Dominic Cooke, “The Courier” (2020)
The story of Greville Wynne, a most unlikely character ever to become a spy for MI6 during the Cold War in the early 1960s, shuttling between London and Moscow and ferrying classified Soviet information given him by a military official in the Kremlin that reveals nuclear warfare capabilities to MI6 and the CIA, is given widescreen movie treatment that explores the nature of friendship and loyalty in extreme circumstances. Wynne (Benedict Cumberbatch) comes to the attention of MI6 and the CIA, represented respectively by handlers Dickie Franks (Angus Wright) and Emily Donovan (Rachel Brosnahan) as he travels frequently to eastern Europe as a sales representative for an engineering company. Wynne is asked to go to Moscow and contact Oleg Penkovsky (Merab Ninidze), a Soviet military intel official, who will give him papers to bring back to London, in his usual role as sales representative. After initially resisting the offer, Wynne goes ahead to Moscow and meets Penkovsky. A routine is quickly established: Wynne starts making trips to Moscow to catch up with Penkovsky who takes him to the opera and the ballet, and introduces the British man to his family, all the while feeding Wynne with information and photographs that eventually prove valuable to US intelligence and the White House in defusing the Cuban Missile Crisis in 1962. However the Soviets themselves have a mole working in MI6 – there were a number of double agents in British intelligence working for the USSR – and the mole helps the GRU to work out who is passing valuable Soviet secrets to the British. Penkovsky and then Wynne are arrested by the GRU, tried and charged with espionage, and both men are thrown into gaol. Wynne winds up in the then notorious Lubyanka prison where he suffers many privations and beatings over a period of nearly two years before he returns to Britain in 1964 as part of a spy swap.
The film serves mainly as a character study of an ordinary Englishman, initially unremarkable in personality and very apolitical, suddenly thrust into a situation where he eventually is forced to take sides and finds himself capable of heroism to try to save a man he comes to regard as a friend when that man’s life is in danger. In doing so, he is captured and is forced to suffer brutal violence, near-starvation and ill health in prison, subjected to psychological manipulation and not knowing if he has been abandoned by MI6. Cumberbatch does excellent work as Wynne who grows in moral stature through the film even though what he does as a courier is a thankless task – there is no suggestion that MI6 and the CIA reward him for the risks he is exposed to. Indeed MI6 is quite willing to discard Penkovsky and his desire to defect to th West once the GRU (Soviet military intelligence) is onto his trail and only Donovan rallies to Wynne’s side to try to save Penkovsky from arrest and certain death. The suffering Wynne undergoes is matched in the physical rigours Cumberbatch had to undergo including near-starvation to get the haggard look. Unfortunately the film ends at the point where Wynne is released from prison and reunited with wife Sheila (Jessie Buckley) and son Andrew (Keir Hill) and we do not see the psychological traumas and other effects – including separation and divorce from Sheila – Wynne suffered, and this perhaps is a grave oversight on the part of the script.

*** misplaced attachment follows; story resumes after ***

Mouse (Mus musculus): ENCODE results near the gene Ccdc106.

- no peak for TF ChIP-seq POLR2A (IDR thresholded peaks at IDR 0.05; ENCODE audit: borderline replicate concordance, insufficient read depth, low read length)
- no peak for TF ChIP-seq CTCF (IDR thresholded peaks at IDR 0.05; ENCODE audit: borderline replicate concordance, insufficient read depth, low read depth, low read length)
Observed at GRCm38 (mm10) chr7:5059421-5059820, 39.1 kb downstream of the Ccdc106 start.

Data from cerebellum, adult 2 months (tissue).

The other actors in the film, and Ninidze in particular, also give very good performances. Buckley does what she can with a very limited role as Wynne’s long-suffering wife. As a sop to current Western identity politics, the character of Donovan is a composite character of several actual CIA and MI6 agents who include a British woman, Janet Chisholm, who also was a conduit for Penkovsky. The cinematography is well done, emphasising the greys of a world of 60 years ago in which black and white were actually not so clear-cut as we think they were, without being remarkable. The scenes set in Moscow or which involve Russians appear very stereotyped and viewers get no real sense of how Russians might have viewed Penkovsky and Wynne after they have been caught and their espionage made public.
The film is well made and fairly faithful to its source material, extracting from it a story about one man’s personal growth and a friendship that transcends politics and the grubby and frequently unethical world of espionage. Still I can’t help but feel that “The Courier” was made largely in the service of current British government propaganda and deliberate disinformation and lies demonising Russia for no reason other than that Russia has been a long-standing rival to British global imperialist and predatory ambitions, and that this context in which the film was made must surely have had some influence on the way the script was written and what may have had to be omitted. While the Americans get what they want to outfox the Soviets on the latter’s deployment of missile bases in Cuba, and the Soviets shut down Penkovsky as a traitor, the British must still be seen to “win” in some way, hence perhaps stopping an interesting story of how espionage was usually done and how unsuspecting ordinary people got roped into spying and ended up paying a price for it, just to achieve that “happy ending”. Intel agencies carry on duelling against each other in spite of the alarming collateral damage they create along the way.